A FORMER South Yorkshire police officer has been jailed for more than 10 years for an attempted £330 million VAT fraud - the largest of its kind in the UK.
Nigel Cranswick, aged 47, served as a police officer between 1997 and 2005 until he set up Ideas 2 Go Ltd, which he used as the front for his VAT scam by alleging the business sold more than six million mobile phones and had a turnover of more than £2.4 billion in just eight months.
The former bobby, of Danby Road, Kiveton Park, Rotherham, and five others used details from hijacked or fictitious companies to produce thousands of invoices for sales of mobile phones and computer software, producing billions of pounds in fabricated turnover, which generated around £330 million in fraudulent VAT repayments.
Cranswick was jailed for 10 years and three months after pleading guilty to conspiracy to cheat the public revenue.
Thomas John Murphy, 27, a former removal man from Sycamore Avenue, Creswell, Worksop, was jailed for four and a half years. He was a director of the company and during his time there withdrew more than £77,000 in cash from ATM machines.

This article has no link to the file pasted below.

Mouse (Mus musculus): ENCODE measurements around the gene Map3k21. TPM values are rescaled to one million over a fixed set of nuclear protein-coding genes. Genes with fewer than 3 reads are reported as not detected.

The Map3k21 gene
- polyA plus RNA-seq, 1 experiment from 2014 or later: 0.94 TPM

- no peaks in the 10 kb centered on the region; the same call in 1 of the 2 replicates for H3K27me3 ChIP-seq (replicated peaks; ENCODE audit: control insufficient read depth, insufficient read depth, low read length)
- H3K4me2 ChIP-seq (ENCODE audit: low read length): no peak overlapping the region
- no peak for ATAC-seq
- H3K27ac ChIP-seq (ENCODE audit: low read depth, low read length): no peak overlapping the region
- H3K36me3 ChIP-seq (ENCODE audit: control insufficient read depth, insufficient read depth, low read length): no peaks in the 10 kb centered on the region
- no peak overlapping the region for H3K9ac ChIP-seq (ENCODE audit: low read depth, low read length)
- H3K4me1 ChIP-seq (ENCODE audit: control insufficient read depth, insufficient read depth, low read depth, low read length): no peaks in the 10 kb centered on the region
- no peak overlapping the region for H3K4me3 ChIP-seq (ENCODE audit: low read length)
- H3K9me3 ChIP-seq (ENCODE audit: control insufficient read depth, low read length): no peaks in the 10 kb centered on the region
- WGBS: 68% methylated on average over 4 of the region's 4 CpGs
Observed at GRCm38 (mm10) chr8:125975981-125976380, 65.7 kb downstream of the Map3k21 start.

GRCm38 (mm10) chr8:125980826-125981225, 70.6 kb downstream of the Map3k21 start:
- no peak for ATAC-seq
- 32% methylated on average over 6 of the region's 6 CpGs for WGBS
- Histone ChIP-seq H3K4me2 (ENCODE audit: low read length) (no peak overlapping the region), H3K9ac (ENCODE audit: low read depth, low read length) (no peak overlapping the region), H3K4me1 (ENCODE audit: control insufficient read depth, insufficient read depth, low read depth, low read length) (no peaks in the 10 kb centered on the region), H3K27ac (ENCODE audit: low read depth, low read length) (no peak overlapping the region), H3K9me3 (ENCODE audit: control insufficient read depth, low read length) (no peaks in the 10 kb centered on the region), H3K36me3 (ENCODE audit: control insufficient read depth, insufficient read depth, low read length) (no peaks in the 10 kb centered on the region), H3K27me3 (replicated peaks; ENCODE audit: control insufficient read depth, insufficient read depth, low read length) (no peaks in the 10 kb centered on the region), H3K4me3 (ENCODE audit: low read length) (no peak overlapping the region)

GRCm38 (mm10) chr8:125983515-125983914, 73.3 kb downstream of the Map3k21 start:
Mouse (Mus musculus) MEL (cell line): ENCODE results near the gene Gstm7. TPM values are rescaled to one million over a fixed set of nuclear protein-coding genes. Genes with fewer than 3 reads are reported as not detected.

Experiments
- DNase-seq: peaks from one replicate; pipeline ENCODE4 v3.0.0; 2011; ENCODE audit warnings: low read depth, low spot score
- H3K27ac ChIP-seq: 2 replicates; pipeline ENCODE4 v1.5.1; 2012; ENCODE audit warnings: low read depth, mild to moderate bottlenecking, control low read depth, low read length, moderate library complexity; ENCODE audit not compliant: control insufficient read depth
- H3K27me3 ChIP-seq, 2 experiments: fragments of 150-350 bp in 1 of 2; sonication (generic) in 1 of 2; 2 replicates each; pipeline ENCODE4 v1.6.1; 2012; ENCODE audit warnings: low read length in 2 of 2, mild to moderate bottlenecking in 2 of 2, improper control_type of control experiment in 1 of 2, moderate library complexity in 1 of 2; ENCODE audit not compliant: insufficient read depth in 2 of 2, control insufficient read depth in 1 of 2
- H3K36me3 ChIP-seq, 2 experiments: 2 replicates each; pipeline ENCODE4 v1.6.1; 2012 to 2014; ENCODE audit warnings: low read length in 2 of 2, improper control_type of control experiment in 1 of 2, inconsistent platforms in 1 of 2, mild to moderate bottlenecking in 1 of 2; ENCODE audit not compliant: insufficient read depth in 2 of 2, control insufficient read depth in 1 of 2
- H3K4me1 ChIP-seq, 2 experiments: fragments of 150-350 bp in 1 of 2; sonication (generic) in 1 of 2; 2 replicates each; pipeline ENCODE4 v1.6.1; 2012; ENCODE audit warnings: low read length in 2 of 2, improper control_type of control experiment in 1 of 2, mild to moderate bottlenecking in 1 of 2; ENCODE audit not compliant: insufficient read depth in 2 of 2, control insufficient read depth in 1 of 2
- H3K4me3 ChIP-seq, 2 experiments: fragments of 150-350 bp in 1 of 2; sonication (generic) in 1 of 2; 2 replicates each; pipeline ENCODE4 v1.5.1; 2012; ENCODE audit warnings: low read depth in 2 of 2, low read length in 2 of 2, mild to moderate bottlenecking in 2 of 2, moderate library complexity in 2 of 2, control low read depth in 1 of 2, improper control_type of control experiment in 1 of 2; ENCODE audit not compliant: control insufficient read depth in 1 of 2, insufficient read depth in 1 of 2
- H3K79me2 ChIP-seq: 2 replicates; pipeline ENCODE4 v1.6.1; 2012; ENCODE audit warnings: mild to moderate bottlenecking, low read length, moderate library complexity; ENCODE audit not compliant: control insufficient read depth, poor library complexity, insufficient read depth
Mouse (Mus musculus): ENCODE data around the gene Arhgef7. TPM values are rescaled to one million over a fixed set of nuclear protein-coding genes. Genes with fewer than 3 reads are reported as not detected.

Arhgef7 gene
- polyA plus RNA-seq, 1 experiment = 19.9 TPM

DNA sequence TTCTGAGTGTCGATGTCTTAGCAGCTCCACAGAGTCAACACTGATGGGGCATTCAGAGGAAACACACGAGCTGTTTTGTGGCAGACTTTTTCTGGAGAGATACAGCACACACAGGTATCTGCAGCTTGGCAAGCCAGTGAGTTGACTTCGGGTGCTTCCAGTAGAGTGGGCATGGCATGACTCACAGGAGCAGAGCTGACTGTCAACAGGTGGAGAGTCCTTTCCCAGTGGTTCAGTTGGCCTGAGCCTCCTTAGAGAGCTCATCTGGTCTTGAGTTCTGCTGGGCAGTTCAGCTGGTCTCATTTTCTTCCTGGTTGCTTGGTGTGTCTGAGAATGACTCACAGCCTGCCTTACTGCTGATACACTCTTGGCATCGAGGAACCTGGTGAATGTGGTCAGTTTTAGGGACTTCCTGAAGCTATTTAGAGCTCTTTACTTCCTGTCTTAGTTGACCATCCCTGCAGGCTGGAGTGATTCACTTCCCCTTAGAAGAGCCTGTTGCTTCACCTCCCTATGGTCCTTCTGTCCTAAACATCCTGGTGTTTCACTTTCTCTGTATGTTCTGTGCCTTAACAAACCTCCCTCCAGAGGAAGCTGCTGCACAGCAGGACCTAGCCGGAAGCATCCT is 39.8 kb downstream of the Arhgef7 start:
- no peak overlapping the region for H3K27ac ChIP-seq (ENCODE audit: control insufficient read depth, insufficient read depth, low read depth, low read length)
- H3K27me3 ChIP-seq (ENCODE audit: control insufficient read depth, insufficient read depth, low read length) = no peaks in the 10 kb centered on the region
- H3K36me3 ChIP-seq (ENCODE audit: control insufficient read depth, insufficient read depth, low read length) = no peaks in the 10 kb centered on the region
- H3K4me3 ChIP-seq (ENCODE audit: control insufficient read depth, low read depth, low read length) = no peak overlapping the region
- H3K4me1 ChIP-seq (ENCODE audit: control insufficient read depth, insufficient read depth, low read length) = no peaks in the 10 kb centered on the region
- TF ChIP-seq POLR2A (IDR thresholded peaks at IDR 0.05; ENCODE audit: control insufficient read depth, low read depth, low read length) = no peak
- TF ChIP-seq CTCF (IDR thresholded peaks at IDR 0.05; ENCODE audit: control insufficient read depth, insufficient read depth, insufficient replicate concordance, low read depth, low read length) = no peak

Darren Smyth, 42, of Beech Road, Maltby, who is the partner of Cranswick’s sister Clare Reid, was sentenced to three years and four months behind bars.
He was Company Secretary and a director and produced falsified hand written ledgers and had substantial amounts of cash passing through his personal bank accounts.
Andrew Marsh, 29, of Church Street, Wales, Rotherham, was jailed for two years and eight months.
The former council housing officer was also Company Secretary and involved in financial transfers.
Brian Olive, 56, of Buttermere Close, Carcroft, Doncaster, was locked up for three years and four months.
The former railway trackman was a director and produced false invoices and made illegal money transfers.
Cranswick’s sister, Clare Reid, was an administrator and was sentenced to nine months imprisonment, suspended for 18 months.
She will have to carry out 150 hours of unpaid work in the community.
She pleaded guilty to two charges of false accounting.